Who Could Replace Boris Johnson and How Scared Should I Be?

The ghouls are lining up.

by Simon Childs

6 July 2022

Boris Johnson’s premiership is on the rocks. John Sibley/Reuters

Without a doubt, watching Boris Johnson’s dreams crash around him as he loses grip on power is first class entertainment. I mean, imagine his face when he actually has to step down.

The main reason this farce has been allowed to go on for so painfully long is that the Tories can’t agree on a replacement – none of the current parliamentary Conservative party are leaping out as obviously a better bet than a serial liar beset by so many scandals it’s impossible to keep up.

Sadly, this grisly Succession re-imagining isn’t just drama and ultimately pertains to real life, our lived experience, the reality we inhabit – that kind of thing. And so, with regret, it’s worth looking at who might replace Johnson as prime minister when he is eventually ousted, and just how much they love Margaret Thatcher.

Rishi Sunak.

Multimillionaire Rishi Sunak was chancellor until he quit yesterday, saying that the public expects the government to be run “properly, competently and seriously”.

Sunak was once considered the next big thing in the Tory party. On camera he has a kind of “nice guy” charm, if you like that sort of thing. He won plaudits during the pandemic for the furlough scheme, which went against his deeply Thatcherite politics.

His next big idea was Eat Out To Help Out, encouraging people to go to restaurants in the summer of 2020 in order to stimulate the economy. This drove up Covid-19 infections by between 8% and 17%.

Sunak is probably the richest MP in parliament, worth an estimated £200m. His wife is fashion entrepreneur Akshata Murthy, daughter of NR Narayana Murthy, who is worth £3.1bn and is the sixth richest man in India.

Sunak’s leadership prospects took a battering when it was revealed that Murthy was living in the UK with a non-domiciled tax status, meaning she could pay less tax. There was further controversy when it was revealed that Sunak held a US green card while he was chancellor, declaring him a permanent resident of the US, while he actually lived in Downing Street.

He once told some school children: “I’m a total coke addict”.

Nadhim Zahawi.

Nadhim Zahawi has regularly defended Johnson over the partygate scandals and was promoted to chancellor on Tuesday. He has already announced that he will review government plans to raise corporation tax from 19p to 25p.

He was vaccines minister during the pandemic and was then promoted to education minister. He recently offered teachers a 5% pay rise – a real terms pay cut – and asked them to be “fair” because “parents will be incredibly angry” if they strike. Zahawi has an estimated net worth of £100m.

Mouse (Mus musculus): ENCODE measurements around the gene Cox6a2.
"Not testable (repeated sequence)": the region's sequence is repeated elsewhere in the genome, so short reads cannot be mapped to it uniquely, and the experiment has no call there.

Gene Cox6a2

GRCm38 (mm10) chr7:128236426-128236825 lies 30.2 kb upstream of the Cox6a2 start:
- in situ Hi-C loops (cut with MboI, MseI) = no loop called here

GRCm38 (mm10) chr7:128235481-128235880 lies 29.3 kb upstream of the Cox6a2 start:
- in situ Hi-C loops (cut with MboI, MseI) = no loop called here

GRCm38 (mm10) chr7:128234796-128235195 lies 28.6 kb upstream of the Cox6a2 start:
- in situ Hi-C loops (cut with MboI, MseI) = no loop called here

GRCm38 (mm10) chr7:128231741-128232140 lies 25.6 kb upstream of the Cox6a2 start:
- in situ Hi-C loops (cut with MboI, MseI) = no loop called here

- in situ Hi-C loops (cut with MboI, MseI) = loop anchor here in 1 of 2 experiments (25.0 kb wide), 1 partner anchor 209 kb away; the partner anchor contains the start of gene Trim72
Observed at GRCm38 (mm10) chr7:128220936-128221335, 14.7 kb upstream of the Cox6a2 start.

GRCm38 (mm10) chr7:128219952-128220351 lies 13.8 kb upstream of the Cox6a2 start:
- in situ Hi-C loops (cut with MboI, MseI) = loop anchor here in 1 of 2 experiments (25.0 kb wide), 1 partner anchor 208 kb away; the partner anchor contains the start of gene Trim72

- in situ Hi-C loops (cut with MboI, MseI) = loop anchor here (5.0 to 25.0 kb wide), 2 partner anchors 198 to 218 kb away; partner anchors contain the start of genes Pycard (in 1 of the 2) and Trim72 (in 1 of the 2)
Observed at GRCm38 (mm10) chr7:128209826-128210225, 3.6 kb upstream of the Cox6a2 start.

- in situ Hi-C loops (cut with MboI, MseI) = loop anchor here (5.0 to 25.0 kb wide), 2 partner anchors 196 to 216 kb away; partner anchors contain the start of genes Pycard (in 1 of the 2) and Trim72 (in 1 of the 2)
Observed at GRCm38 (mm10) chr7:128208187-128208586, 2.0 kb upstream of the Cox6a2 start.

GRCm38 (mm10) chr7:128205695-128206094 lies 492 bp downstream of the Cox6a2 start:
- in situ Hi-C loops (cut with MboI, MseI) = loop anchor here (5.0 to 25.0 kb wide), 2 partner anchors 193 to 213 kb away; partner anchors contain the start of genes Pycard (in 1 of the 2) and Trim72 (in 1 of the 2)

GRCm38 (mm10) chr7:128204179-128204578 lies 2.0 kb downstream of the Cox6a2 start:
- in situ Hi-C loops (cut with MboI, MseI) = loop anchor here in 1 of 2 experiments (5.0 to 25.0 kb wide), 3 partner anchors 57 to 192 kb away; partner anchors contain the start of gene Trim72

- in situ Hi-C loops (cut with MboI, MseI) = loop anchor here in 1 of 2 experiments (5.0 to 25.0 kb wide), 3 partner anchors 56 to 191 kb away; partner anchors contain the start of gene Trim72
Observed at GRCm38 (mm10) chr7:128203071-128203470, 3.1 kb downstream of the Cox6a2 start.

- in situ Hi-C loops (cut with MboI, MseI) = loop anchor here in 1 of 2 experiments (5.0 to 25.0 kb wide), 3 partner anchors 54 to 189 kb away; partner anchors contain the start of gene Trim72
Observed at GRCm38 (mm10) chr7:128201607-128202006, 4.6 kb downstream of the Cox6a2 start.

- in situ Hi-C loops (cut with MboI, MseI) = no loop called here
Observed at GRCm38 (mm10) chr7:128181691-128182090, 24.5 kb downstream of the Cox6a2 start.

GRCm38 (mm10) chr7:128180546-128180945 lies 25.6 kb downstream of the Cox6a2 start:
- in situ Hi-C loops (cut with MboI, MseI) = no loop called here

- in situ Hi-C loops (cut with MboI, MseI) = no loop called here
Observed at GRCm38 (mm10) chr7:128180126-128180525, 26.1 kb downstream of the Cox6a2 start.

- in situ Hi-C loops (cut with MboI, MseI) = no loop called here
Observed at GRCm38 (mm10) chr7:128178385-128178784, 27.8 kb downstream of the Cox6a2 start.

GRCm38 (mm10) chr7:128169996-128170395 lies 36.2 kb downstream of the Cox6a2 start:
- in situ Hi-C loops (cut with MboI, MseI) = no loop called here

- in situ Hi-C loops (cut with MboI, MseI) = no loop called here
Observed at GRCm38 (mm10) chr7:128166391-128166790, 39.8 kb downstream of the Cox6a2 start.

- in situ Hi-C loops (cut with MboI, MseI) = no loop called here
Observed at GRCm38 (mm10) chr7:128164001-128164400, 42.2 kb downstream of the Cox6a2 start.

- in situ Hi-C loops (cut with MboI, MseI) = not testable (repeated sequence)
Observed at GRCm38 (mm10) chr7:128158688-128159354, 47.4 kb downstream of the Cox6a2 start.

He recently told The Telegraph: “There are elements of the hard left whose currency, whose politics is to dehumanise their opponents, Conservatives, right-of-centre-thinking people, and to shut down debate.”

He is not aligned to a particular wing of the party.

Sajid Javid.

Sajid Javid resigned on Tuesday, saying he could “no longer continue in good conscience”, which is quite a funny thing to say having hung around this government for this long.

Javid is a former City boy who got up early to secure a front row seat at what turned out to be Thatcher’s last ever Conservative party conference speech, where he chanted supportive slogans such as “ten more years”.

Javid was made health secretary in 2021 and was more strongly opposed to further Covid lockdowns than his predecessor Matt Hancock.

Before that he was home secretary under Theresa May, and was promoted to chancellor by Johnson. He resigned in February 2020 after six months having fallen out with Dominic Cummings, went to the backbenches and quickly got a job with multinational investment bank JP Morgan.

Liz Truss.

It’s been noted that Liz Truss has been “on manoeuvres” for a potential Tory leadership bid since around December 2021, when she took to social media to wish everyone a merry Christmas ten days early, with a picture in which she looked ever so prime ministerial. She has used her role as foreign secretary to pose with world leaders on social media, and if she just happens to come across as an impressive statesperson, and people start thinking of her as a serious leader, she can’t help it – she’s just doing her job.